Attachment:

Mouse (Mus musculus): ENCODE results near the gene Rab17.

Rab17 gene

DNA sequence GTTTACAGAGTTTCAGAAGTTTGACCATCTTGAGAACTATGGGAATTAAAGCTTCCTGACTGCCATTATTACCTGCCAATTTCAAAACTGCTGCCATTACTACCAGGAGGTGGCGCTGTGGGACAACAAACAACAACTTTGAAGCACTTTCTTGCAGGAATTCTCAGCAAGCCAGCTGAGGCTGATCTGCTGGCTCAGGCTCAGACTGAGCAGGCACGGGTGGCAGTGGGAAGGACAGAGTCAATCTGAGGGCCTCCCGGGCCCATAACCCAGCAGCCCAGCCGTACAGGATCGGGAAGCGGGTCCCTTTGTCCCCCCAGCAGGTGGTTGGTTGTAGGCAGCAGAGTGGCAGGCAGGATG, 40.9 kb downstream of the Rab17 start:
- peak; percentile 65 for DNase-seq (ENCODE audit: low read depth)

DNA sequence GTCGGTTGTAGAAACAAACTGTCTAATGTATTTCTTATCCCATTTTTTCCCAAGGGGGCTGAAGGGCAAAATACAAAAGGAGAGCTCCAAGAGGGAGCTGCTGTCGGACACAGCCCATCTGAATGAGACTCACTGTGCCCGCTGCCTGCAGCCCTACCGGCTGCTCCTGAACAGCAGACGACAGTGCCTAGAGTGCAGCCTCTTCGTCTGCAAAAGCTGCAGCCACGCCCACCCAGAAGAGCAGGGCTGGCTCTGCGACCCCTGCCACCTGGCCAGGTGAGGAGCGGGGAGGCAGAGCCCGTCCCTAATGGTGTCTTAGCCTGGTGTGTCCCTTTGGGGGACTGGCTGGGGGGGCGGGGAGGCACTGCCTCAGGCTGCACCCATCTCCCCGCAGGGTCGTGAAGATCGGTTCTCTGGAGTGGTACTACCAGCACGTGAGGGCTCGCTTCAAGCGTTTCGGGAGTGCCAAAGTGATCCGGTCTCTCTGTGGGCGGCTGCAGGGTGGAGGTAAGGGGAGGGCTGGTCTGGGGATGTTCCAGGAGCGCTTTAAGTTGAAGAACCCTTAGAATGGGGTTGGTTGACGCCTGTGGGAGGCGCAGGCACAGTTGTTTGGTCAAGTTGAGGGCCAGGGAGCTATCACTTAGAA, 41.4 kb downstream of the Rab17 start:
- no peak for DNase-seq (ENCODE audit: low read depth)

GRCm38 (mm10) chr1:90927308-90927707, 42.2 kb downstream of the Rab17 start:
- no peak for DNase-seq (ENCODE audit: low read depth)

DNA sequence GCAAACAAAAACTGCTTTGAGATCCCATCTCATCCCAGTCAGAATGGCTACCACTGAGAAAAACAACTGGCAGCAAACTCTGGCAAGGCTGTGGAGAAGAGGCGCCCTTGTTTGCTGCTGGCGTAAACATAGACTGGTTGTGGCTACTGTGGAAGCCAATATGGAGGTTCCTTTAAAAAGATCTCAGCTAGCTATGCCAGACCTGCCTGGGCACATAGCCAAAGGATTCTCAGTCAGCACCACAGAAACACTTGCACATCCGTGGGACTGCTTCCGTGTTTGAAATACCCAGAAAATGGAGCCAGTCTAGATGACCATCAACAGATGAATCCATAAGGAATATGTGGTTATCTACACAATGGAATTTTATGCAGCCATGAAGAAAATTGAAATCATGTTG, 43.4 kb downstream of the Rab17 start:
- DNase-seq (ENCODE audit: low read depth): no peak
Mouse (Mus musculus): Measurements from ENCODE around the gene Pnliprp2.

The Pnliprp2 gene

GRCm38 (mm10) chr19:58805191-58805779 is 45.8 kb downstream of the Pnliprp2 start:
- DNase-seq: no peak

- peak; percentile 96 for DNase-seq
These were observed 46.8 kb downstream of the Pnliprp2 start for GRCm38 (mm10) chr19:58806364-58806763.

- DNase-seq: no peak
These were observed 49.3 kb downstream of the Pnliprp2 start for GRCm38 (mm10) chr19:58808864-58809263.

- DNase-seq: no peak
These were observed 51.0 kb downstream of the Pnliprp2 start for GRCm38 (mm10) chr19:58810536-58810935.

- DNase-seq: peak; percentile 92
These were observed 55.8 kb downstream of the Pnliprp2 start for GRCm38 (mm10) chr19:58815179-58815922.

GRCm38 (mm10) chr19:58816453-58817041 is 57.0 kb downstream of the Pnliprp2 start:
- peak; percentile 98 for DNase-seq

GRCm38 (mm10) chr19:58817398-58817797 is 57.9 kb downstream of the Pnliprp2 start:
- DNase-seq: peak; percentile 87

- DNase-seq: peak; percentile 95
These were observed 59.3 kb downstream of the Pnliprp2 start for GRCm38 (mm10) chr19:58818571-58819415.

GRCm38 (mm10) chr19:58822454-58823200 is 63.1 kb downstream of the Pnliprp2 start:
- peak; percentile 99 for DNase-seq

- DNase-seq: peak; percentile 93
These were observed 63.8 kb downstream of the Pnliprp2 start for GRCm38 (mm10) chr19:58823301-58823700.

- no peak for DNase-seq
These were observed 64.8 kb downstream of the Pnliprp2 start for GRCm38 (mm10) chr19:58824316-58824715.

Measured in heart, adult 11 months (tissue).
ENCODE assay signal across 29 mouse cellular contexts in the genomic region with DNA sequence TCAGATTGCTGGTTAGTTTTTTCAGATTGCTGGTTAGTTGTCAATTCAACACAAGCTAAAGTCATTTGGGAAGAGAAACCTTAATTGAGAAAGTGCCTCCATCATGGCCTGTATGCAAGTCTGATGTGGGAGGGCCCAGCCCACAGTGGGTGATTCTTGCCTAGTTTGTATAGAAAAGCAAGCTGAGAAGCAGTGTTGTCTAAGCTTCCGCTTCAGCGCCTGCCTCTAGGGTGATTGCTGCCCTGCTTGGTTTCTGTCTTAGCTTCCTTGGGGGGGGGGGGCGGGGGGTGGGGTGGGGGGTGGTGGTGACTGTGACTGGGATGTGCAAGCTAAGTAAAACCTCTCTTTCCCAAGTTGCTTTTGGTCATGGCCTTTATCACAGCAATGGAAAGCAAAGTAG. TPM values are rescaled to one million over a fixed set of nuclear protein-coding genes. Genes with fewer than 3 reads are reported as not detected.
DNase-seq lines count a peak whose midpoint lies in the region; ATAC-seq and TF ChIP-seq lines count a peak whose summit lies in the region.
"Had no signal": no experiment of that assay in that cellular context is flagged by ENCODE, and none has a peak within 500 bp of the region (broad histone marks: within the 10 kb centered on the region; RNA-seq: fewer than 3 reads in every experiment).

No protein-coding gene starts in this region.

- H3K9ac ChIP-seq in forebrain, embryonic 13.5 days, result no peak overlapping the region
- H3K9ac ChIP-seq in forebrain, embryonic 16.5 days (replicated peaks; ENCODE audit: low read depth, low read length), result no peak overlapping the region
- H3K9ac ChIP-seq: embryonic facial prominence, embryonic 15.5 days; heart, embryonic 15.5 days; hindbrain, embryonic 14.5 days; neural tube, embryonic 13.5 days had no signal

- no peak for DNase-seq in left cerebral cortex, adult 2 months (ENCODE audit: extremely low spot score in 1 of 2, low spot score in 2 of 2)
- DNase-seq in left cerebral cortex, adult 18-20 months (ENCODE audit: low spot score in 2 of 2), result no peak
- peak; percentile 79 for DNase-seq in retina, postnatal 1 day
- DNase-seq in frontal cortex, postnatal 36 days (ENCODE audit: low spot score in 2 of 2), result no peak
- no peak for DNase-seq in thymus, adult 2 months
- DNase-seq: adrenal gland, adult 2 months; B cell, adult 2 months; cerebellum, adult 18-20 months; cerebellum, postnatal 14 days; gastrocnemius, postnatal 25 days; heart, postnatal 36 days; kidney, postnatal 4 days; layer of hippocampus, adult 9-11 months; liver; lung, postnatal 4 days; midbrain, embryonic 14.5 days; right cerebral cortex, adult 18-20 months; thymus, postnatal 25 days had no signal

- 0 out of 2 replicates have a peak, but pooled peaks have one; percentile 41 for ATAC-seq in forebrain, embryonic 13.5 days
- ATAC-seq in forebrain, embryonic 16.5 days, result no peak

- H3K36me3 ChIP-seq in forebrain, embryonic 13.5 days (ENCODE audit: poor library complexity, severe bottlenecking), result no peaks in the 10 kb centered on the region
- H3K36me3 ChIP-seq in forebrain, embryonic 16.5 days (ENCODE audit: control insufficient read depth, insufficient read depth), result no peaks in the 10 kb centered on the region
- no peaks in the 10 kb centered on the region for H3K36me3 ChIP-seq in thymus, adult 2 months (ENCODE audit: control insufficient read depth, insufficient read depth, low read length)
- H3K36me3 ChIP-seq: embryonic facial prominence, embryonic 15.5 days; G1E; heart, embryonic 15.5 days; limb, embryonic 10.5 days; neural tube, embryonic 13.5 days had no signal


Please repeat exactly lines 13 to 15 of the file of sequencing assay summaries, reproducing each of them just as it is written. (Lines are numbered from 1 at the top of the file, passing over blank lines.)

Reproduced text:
GRCm38 (mm10) chr19:58805191-58805779 is 45.8 kb downstream of the Pnliprp2 start:
- DNase-seq: no peak

- peak; percentile 96 for DNase-seq